- About this Journal
- Abstracting and Indexing
- Aims and Scope
- Article Processing Charges
- Articles in Press
- Author Guidelines
- Bibliographic Information
- Citations to this Journal
- Contact Information
- Editorial Board
- Editorial Workflow
- Free eTOC Alerts
- Publication Ethics
- Reviewers Acknowledgment
- Submit a Manuscript
- Subscription Information
- Table of Contents
Journal of Obesity
Volume 2012 (2012), Article ID 319172, 7 pages
Choline Deficiency Attenuates Body Weight Gain and Improves Glucose Tolerance in ob/ob Mice
1Group on the Molecular and Cell Biology of Lipids and Department of Biochemistry, University of Alberta, Edmonton, AB, Canada T6G 2S2
2Cardiovascular Research Group, University of Alberta, Edmonton, AB, Canada T6G 2S2
3Department of Agricultural, Food and Nutritional Sciences, University of Alberta, Edmonton, AB, Canada T6G 2S2
Received 1 November 2011; Revised 2 February 2012; Accepted 16 February 2012
Academic Editor: Bernhard Breier
Copyright © 2012 Gengshu Wu et al. This is an open access article distributed under the Creative Commons Attribution License, which permits unrestricted use, distribution, and reproduction in any medium, provided the original work is properly cited.
- S. H. Zeisel, “Nutritional importance of choline for brain development,” Journal of the American College of Nutrition, vol. 23, no. 6, pp. 621S–626S, 2004.
- C. B. Hollenbeck, “The Importance of Being Choline,” Journal of the American Dietetic Association, vol. 110, no. 8, pp. 1162–1165, 2010.
- D. E. Vance and N. D. Ridgway, “The methylation of phosphatidylethanolamine,” Progress in Lipid Research, vol. 27, no. 1, pp. 61–79, 1988.
- C. J. Walkey, L. R. Donohue, R. Bronson, L. B. Agellon, and D. E. Vance, “Disruption of the murine gene encoding phosphatidylethanolamine N-methyltransferase,” Proceedings of the National Academy of Sciences of the United States of America, vol. 94, no. 24, pp. 12880–12885, 1997.
- R. L. Jacobs, Y. Zhao, D. P. Y. Koonen et al., “Impaired de novo choline synthesis explains why phosphatidylethanolamine N-methyltransferase-deficient mice are protected from diet-induced obesity,” Journal of Biological Chemistry, vol. 285, no. 29, pp. 22403–22413, 2010.
- I. Rubio-Aliaga, B. de Roos, M. Sailer et al., “Alterations in hepatic one-carbon metabolism and related pathways following a high-fat dietary intervention,” Physiological Genomics, vol. 43, no. 8, pp. 408–416, 2011.
- A. Maresca and C. T. Supuran, “Muscarinic acetylcholine receptors as therapeutic targets for obesity,” Expert Opinion on Therapeutic Targets, vol. 12, no. 9, pp. 1167–1175, 2008.
- M. B. Marrero, R. Lucas, C. Salet et al., “An α7 nicotinic acetylcholine receptor-selective agonist reduces weight gain and metabolic changes in a mouse model of diabetes,” Journal of Pharmacology and Experimental Therapeutics, vol. 332, no. 1, pp. 173–180, 2010.
- D. Gautam, O. Gavrilova, J. Jeon et al., “Beneficial metabolic effects of M3 muscarinic acetylcholine receptor deficiency,” Cell Metabolism, vol. 4, no. 5, pp. 363–375, 2006.
- Z. Li and D. E. Vance, “Phosphatidylcholine and choline homeostasis,” Journal of Lipid Research, vol. 49, no. 6, pp. 1187–1194, 2008.
- P. J. Raubenheimer, M. J. Nyirenda, and B. R. Walker, “A choline-deficient diet exacerbates fatty liver but attenuates insulin resistance and glucose intolerance in mice fed a high-fat diet,” Diabetes, vol. 55, no. 7, pp. 2015–2020, 2006.
- H. M. Feldmann, V. Golozoubova, B. Cannon, and J. Nedergaard, “UCP1 ablation induces obesity and abolishes diet-induced thermogenesis in mice exempt from thermal stress by living at thermoneutrality,” Cell Metabolism, vol. 9, no. 2, pp. 203–209, 2009.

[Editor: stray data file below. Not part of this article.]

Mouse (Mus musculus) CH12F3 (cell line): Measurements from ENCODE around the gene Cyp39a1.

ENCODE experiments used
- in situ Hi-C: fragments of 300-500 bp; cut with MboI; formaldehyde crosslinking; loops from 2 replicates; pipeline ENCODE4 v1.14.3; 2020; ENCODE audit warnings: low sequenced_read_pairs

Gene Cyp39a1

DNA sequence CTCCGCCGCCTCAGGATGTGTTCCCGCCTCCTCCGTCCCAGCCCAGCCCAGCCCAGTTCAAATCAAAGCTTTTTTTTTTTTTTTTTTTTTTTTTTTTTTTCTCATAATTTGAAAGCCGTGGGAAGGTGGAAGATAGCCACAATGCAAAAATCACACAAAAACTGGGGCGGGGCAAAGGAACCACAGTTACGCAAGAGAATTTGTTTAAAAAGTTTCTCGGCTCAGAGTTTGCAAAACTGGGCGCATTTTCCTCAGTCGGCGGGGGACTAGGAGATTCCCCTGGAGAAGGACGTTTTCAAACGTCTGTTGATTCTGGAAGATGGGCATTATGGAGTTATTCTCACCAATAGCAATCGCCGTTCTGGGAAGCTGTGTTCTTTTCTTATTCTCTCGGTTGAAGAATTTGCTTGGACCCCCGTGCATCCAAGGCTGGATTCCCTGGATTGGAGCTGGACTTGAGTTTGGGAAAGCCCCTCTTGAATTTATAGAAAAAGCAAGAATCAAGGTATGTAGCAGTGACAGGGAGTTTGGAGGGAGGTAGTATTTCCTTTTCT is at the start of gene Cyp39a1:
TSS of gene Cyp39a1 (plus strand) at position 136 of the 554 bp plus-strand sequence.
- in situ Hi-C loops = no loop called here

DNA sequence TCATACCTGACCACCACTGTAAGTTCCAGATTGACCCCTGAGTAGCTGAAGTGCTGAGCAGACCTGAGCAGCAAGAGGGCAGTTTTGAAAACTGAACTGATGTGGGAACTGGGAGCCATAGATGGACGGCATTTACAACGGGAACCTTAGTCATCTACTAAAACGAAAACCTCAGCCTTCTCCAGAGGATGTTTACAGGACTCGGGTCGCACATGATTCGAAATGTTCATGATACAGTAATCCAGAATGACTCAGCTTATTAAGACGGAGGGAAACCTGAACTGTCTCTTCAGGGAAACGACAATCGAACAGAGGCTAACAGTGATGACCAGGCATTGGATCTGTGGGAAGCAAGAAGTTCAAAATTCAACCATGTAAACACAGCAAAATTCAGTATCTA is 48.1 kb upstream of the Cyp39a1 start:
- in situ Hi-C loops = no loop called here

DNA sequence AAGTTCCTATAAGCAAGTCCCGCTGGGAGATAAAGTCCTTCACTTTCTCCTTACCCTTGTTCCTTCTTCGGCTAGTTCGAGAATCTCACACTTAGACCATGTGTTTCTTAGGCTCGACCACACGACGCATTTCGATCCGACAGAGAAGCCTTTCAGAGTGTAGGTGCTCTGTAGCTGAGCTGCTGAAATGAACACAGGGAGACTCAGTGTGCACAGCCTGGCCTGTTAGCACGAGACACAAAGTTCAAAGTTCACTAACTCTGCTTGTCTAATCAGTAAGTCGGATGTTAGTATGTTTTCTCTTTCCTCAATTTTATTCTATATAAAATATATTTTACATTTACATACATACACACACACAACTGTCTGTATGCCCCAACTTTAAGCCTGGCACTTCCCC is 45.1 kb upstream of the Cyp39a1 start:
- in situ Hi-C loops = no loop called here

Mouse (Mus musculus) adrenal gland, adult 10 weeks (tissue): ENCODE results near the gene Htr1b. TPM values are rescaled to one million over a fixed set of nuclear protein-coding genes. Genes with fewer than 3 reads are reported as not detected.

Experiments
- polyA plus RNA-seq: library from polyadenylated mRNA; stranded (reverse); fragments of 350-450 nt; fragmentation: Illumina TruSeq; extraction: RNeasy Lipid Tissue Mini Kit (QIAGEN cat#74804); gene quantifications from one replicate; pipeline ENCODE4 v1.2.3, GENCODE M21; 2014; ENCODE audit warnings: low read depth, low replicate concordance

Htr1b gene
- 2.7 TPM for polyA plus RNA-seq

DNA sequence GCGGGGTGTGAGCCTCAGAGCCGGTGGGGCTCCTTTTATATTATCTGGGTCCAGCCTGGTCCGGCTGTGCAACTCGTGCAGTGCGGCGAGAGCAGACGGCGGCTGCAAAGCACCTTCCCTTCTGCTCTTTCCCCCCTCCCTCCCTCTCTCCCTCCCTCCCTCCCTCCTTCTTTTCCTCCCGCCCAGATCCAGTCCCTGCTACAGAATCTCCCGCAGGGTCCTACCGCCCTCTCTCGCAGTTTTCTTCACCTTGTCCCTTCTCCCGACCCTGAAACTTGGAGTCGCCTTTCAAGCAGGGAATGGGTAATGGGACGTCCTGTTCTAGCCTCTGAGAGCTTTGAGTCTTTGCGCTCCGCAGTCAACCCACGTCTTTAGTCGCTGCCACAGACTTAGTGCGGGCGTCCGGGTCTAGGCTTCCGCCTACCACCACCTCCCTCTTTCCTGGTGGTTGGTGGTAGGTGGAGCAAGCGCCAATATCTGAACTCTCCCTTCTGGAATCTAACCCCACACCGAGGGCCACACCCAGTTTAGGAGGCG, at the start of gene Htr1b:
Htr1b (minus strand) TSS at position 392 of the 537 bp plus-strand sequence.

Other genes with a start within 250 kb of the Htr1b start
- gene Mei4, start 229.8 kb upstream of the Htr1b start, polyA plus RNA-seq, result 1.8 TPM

- E. Henkel, M. Menschikowski, C. Koehler, W. Leonhardt, and M. Hanefeld, “Impact of glucagon response on postprandial hyperglycemia in men with impaired glucose tolerance and type 2 diabetes mellitus,” Metabolism, vol. 54, no. 9, pp. 1168–1173, 2005.
- Y. O. Ilcol, M. Cansev, M. S. Yilmaz, E. Hamurtekin, and I. H. Ulus, “Peripheral administration of CDP-choline and its cholinergic metabolites increases serum insulin: muscarinic and nicotinic acetylcholine receptors are both involved in their actions,” Neuroscience Letters, vol. 431, no. 1, pp. 71–76, 2008.
- M. Cansev, Y. O. Ilcol, M. S. Yilmaz, E. Hamurtekin, and I. H. Ulus, “Choline, CDP-choline or phosphocholine increases plasma glucagon in rats: involvement of the peripheral autonomic nervous system,” European Journal of Pharmacology, vol. 589, no. 1-3, pp. 315–322, 2008.
- S. W. Djuric, N. Grihalde, and C. W. Lin, “Glucagon receptor antagonists for the treatment of type II diabetes: current prospects,” Current Opinion in Investigational Drugs, vol. 3, no. 11, pp. 1617–1623, 2002.
- W. Gu, D. J. Lloyd, N. Chinookswong et al., “Pharmacological targeting of glucagon and glucagon-like peptide 1 receptors has different effects on energy state and glucose homeostasis in diet-induced obese mice,” Journal of Pharmacology and Experimental Therapeutics, vol. 338, no. 1, pp. 70–81, 2011.
- D. Gao, S. Nong, X. Huang et al., “The effects of palmitate on hepatic insulin resistance are mediated by NADPH oxidase 3-derived reactive oxygen species through JNK and p38 MAPK pathways,” Journal of Biological Chemistry, vol. 285, no. 39, pp. 29965–29973, 2010.
- A. K. Ghoshal and E. Farber, “Choline deficiency, lipotrope deficiency and the development of liver disease including liver cancer: a new perspective,” Laboratory Investigation, vol. 68, no. 3, pp. 255–260, 1993.
- Y. K. J. Zhang, R. L. Yeager, Y. Tanaka, and C. D. Klaassen, “Enhanced expression of Nrf2 in mice attenuates the fatty liver produced by a methionine- and choline-deficient diet,” Toxicology and Applied Pharmacology, vol. 245, no. 3, pp. 326–334, 2010.